The first step in our analysis is description. As a class, we will describe and list all the physical characteristics such as height, approximate weight, materials, and construction. These descriptions must be restricted to what the students can observe in the object itself. After completely describing the physical characteristics, we will locate, describe, and list all visible iconography. In dealing with the iconography it is important for students to refrain from drawing comparisons with images from their own culture. To keep it to just what the object itself provides as evidence, discourage students from using the phrase, “that looks like”. Continuing with our description, we will analyze the totem pole form by describing the twodimensional organization (lines and area) and the threedimensional organization of the forms in space. Describing color, light, and texture will conclude our descriptive stage of analysis. As a result of this descriptive analysis, students should develop a heightened sense of awareness or consciousness which will be helpful later in recognizing their own cultural symbols. It also provides the teacher with an opportunity to reinforce art terms such as two and threedimensional, texture, and color related terms (values and hues).
The second stage of our analysis is deduction. In this stage, encourage students to interact with the totem pole. Ask them to imagine themselves with the pole; what do they think, how does it smell, how would it taste, how does it make them feel? Do the bird images suggest flight; do fish images suggest water or swimming? Are important figures placed on top, or are they the base upon which all other figures rely? Lots of deductions are possible. Using common sense, these deductions should be reasonable and generally expressed and accepted by the entire class. As a result of the analysis, many questions will surface and students will want answers.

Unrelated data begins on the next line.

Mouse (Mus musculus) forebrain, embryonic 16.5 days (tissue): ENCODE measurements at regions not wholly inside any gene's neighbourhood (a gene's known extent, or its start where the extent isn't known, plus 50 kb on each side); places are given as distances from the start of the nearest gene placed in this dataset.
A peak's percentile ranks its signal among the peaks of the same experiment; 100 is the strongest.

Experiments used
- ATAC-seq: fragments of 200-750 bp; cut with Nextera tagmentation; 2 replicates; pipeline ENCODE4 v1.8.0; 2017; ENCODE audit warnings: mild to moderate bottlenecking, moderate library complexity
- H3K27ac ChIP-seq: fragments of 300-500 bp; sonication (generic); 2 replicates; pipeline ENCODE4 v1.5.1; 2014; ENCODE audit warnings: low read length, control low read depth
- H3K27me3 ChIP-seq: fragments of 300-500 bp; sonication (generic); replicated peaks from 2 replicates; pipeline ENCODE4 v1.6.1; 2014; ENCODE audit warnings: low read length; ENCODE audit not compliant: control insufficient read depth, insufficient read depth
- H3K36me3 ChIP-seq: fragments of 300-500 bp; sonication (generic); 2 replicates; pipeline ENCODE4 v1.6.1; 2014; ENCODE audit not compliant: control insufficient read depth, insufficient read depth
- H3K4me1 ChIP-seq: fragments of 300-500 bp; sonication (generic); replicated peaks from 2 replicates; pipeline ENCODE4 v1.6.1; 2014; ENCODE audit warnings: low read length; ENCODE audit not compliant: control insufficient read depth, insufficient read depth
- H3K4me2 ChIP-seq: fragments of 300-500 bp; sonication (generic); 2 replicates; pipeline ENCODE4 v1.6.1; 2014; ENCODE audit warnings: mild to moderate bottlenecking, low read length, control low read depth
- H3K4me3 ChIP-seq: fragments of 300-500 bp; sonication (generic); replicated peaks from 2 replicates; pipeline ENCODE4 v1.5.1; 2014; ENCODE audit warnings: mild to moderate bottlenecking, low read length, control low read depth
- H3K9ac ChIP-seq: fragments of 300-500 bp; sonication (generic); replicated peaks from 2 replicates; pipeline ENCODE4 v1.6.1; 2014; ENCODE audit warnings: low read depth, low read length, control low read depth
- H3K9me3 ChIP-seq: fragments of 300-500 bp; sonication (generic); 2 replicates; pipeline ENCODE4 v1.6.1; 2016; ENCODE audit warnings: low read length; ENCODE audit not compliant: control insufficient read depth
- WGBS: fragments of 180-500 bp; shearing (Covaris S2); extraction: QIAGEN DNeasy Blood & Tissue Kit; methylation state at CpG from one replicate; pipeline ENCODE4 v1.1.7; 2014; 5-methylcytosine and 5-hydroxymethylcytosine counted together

The last stage of analysis deals with speculation. Review with the students what they learned or extracted in the descriptive and deductive stages and help them to come up with an explanation or hypotheses as to the totem pole’s function or purpose for existing.
Most of my students have not developed the necessary skills to deal comfortably in the abstract. They will want to know if their speculations are on target. They will want to know if they are “right”. For the teacher to substantiate, deny, or clarify the students’ speculations, I have included important background information on the Northwest Coast Indian, and references for further research preparation for this unit. Lesson plans will be incorporated into the narrative which follows.
There is much background information the teacher and student need to become familiar with to fully understand the totem pole. Knowledge of the geographical location, the Indian social structure, art, religion and tribal mythology, is important for it is out of these that the symbols arise. Nevertheless, what is most important about the information is that the students come up with these insights and understandings themselves, rather than be told or lectured about the background. Beginning with a study of the pole will help students ask the questions that will lead to them providing some of the answers themselves.
Warm Oriental ocean currents create a mild climate and produce an excess of humidity. Under these favorable climatic conditions natural vegetation and junglelike forests of cedar, spruce and fir thrive. As a result of the area’s being rich in natural resources and having an abundant food supply (such as game, salmon, fruits and berries) the local inhabitants had no need to practice agriculture. By not having to produce or cultivate their food supply, the Indians had a great deal of leisure time. This leisure time coupled with available wood as an art medium were crucial factors in the development of the totem pole.
Physically and culturally, the tribes were similar, and intermarriage was frequent. However, the tribes were not organized into a nation. Jealousy of power was so strong that no one leader could overcome it enough to impose his leadership on a linguistic group.